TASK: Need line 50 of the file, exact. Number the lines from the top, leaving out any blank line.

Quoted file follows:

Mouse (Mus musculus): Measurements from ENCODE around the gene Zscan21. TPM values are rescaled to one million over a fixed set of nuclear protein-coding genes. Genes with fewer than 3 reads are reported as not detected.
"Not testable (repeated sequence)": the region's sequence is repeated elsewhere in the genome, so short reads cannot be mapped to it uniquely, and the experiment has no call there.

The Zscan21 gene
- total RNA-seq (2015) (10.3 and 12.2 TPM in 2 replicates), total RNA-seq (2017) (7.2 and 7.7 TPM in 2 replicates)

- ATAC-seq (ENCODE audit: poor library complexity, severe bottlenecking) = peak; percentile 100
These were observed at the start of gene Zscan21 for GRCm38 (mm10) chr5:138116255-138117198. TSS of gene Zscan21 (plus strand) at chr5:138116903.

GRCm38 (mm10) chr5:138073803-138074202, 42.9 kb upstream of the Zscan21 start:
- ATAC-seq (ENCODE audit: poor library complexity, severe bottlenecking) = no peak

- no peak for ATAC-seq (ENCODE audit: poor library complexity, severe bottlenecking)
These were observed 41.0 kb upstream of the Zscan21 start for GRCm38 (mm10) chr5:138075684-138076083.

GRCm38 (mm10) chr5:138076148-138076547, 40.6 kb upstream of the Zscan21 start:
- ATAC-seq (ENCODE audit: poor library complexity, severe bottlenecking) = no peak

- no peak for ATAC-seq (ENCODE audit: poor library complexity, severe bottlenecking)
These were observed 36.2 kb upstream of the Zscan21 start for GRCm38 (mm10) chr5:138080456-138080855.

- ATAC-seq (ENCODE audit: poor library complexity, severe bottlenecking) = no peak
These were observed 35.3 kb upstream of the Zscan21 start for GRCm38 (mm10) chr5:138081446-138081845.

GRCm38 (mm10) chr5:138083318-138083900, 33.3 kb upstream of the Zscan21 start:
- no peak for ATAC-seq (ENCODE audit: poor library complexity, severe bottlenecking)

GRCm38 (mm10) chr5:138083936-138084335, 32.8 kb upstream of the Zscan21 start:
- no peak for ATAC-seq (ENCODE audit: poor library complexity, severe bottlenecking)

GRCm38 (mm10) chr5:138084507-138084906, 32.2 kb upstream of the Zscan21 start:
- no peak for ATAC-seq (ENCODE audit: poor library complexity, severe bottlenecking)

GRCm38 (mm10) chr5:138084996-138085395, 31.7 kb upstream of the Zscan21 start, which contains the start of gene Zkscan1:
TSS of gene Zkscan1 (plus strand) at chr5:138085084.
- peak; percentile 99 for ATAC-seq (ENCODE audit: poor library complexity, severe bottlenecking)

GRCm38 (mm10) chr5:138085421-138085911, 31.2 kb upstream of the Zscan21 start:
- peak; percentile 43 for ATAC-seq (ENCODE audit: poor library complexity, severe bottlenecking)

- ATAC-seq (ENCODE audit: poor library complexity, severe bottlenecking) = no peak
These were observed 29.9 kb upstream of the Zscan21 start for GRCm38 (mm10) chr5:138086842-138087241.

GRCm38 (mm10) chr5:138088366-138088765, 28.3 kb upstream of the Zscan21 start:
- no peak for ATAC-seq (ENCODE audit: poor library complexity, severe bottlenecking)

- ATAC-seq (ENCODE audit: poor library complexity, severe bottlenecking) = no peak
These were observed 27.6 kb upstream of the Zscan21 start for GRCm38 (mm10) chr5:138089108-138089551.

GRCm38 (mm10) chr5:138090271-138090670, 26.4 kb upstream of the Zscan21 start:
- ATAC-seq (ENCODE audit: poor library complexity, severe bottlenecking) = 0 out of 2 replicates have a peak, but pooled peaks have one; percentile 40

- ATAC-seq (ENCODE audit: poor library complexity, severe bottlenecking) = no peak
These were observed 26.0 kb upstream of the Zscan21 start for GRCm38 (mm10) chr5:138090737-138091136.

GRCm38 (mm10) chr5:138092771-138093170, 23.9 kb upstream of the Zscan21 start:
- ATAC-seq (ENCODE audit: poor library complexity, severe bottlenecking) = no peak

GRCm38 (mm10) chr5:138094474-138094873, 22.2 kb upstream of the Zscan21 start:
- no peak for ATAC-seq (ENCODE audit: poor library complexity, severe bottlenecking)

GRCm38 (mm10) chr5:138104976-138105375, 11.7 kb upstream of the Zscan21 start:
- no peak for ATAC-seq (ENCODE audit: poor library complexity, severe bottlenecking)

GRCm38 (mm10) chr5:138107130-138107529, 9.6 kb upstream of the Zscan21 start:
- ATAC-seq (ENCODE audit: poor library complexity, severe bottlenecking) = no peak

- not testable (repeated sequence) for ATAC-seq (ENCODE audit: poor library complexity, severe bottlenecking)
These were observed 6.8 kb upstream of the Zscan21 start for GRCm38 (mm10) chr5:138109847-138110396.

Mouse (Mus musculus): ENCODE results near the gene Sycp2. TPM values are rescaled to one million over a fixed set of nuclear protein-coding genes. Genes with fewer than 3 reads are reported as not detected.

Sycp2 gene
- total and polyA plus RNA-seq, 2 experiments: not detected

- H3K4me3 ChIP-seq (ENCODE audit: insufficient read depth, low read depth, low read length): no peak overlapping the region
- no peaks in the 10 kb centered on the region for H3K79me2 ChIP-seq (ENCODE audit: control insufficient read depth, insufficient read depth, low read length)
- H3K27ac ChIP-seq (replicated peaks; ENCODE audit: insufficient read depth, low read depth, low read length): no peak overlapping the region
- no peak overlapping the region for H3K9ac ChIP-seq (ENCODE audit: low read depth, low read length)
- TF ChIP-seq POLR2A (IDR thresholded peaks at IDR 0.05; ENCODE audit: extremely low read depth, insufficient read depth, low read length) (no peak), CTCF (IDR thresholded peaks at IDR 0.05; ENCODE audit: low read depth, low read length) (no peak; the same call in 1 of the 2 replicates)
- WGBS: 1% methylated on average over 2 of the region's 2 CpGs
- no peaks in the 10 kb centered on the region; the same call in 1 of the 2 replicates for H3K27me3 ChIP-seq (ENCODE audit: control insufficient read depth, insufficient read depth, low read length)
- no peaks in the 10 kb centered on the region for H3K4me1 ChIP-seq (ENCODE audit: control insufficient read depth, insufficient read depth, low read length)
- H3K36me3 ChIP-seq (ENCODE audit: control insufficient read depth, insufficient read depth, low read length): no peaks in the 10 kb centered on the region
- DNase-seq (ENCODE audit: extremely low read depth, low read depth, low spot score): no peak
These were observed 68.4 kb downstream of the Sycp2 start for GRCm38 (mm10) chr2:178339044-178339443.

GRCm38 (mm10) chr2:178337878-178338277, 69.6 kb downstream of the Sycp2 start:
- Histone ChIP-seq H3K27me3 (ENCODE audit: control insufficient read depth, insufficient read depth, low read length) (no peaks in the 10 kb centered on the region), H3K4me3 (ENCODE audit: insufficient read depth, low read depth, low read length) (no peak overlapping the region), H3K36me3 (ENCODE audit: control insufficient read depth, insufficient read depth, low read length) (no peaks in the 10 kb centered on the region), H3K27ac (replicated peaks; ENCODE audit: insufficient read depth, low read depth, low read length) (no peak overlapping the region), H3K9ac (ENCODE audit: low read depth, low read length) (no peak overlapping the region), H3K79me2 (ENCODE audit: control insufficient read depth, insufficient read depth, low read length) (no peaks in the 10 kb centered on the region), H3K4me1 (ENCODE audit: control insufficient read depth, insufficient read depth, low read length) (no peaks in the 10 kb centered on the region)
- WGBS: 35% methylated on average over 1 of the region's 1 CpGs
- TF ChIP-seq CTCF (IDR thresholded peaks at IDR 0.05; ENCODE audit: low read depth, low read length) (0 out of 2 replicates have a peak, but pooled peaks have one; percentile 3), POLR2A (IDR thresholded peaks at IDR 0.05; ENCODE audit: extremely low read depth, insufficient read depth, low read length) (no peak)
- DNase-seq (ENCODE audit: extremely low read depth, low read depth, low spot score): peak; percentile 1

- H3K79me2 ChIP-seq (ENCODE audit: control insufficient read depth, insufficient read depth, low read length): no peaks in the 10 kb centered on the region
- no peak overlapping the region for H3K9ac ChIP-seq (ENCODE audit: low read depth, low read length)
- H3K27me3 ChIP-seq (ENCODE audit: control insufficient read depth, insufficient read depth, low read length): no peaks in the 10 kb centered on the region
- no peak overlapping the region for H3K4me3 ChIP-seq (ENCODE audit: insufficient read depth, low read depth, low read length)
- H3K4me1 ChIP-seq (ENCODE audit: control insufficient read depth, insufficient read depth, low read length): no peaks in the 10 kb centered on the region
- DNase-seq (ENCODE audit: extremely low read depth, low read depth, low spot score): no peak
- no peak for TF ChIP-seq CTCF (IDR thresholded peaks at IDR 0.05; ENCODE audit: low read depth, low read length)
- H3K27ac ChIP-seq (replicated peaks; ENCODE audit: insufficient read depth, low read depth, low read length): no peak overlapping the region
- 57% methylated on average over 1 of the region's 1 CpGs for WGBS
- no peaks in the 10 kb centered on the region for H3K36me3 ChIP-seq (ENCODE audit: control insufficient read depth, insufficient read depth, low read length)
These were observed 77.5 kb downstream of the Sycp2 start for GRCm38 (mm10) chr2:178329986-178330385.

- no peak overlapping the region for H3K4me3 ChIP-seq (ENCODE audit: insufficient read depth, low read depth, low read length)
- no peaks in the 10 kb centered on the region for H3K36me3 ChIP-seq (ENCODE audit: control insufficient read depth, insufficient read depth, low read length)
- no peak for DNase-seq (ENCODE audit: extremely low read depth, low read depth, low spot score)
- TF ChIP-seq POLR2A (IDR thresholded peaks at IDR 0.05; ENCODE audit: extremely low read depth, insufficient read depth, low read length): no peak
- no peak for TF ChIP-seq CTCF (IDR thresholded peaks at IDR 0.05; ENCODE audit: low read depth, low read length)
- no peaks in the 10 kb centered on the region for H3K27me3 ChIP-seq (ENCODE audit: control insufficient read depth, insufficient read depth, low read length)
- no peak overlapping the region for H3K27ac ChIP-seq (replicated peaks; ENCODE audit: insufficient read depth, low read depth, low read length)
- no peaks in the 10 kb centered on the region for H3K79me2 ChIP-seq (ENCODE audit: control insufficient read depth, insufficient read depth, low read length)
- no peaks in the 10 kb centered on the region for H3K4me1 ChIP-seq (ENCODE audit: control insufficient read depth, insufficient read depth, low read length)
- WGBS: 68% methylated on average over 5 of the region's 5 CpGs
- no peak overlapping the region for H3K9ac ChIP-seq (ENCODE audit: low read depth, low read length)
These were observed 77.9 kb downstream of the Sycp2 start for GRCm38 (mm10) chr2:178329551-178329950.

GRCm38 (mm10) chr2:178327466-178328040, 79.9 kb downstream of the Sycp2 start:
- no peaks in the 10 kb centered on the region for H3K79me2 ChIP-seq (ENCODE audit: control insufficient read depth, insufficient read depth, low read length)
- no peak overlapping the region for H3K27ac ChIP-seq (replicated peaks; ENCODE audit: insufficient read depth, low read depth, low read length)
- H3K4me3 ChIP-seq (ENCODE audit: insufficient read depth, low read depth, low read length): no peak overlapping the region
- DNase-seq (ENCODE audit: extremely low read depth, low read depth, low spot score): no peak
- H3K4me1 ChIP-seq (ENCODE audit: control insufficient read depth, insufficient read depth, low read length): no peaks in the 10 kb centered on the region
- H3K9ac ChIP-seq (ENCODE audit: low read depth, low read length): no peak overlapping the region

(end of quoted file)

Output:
- total and polyA plus RNA-seq, 2 experiments: not detected